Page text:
Core stability is like orthotics for your torso.
The simple fact is that you have two legs and neither one is in the middle. For that reason you must move your pelvis, waist, upper body, and head in order to move from one to the other. Research, such as this study, confirms that the pelvis and lumbar spine move during walking and running.
The important movement of your pelvis in the transverse plane (a turning movement parallel to the ground) makes it possible to increase your stride length without overstriding and makes it easier to swing your leg forward.
The movement of your pelvis in the frontal plane (that is, tipping side to side like a seesaw) is part of your spring system. It absorbs impact much as the arches of your feet and the bending of your leg do, then springs back, pushing you away from the ground and towards flight.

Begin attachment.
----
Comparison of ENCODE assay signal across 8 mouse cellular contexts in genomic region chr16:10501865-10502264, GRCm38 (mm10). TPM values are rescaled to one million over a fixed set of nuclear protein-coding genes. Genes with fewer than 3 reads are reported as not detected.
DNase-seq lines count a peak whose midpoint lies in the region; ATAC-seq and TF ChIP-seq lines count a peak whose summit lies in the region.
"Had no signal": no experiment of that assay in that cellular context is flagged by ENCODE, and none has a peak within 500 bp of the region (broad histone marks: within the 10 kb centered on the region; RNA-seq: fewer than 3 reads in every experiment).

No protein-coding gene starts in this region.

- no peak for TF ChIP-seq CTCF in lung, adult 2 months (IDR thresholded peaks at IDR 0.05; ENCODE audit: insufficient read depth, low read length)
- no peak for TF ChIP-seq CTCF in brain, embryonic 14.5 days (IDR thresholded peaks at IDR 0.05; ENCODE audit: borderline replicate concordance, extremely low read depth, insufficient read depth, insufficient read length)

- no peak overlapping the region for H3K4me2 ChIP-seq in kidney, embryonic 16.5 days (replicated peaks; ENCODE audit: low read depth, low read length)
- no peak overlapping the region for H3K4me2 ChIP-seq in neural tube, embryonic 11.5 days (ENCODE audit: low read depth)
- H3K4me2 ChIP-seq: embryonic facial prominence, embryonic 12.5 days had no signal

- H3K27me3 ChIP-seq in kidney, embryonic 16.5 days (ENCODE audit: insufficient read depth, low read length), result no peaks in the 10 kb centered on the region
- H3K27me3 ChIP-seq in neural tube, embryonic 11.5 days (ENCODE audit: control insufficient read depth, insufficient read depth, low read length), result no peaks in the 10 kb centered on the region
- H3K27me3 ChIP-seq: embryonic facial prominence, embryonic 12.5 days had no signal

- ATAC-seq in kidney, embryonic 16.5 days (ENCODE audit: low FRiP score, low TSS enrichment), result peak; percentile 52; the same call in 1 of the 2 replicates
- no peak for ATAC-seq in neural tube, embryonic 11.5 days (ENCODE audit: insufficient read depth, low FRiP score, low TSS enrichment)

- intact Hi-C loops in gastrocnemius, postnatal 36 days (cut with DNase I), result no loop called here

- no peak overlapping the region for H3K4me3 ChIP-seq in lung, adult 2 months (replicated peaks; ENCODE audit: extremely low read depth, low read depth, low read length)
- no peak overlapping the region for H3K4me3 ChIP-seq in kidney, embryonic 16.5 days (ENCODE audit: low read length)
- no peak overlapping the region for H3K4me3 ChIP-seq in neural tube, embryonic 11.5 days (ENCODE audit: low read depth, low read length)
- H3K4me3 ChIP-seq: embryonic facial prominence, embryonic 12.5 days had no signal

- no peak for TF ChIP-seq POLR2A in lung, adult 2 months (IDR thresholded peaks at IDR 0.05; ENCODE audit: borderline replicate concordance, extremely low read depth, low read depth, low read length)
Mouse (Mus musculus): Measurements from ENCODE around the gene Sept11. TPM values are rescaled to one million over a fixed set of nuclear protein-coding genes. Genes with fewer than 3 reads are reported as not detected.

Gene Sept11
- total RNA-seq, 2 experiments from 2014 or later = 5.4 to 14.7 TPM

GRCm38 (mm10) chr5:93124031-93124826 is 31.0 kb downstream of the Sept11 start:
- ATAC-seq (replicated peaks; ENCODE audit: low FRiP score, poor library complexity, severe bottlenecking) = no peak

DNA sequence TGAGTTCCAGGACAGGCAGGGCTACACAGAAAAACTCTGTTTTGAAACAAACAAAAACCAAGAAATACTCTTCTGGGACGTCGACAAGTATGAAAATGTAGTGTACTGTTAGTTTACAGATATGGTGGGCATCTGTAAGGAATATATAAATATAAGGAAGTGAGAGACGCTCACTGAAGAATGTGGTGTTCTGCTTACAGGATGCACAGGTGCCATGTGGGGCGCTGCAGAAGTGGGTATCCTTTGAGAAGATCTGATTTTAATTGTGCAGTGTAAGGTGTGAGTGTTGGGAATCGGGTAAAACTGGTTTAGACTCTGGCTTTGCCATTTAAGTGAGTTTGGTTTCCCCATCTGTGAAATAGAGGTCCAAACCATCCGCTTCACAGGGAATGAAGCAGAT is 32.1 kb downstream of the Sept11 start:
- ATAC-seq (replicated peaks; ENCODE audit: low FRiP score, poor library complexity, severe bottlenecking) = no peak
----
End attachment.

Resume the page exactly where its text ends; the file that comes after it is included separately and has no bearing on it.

To perform these movements, you use the muscles that flex and extend your torso together, in rhythm on opposite sides of your body, keeping them in balance so neither can predominate. This has a knock-on effect through your legs, naturally regulating your footstrike and reducing stress on the knees from overstriding/heelstriking and iliotibial band syndrome.
These movements also help you move your weight across your feet in a healthy way, facilitating comfortable running in minimalist shoes or barefoot, helping you adapt to varying terrain, and giving your running a smooth, flowing feeling.
You have 26 bones in each foot and 26 bones in your spine. Nature intended these to be mobile, adaptable areas. If you are moving in a way that causes you pain or hampers your performance, the cure is not to attempt to stop all movement by stabilizing either your spine or your feet. It is to learn how to make a healthy core action the center – literally! – of your running technique.
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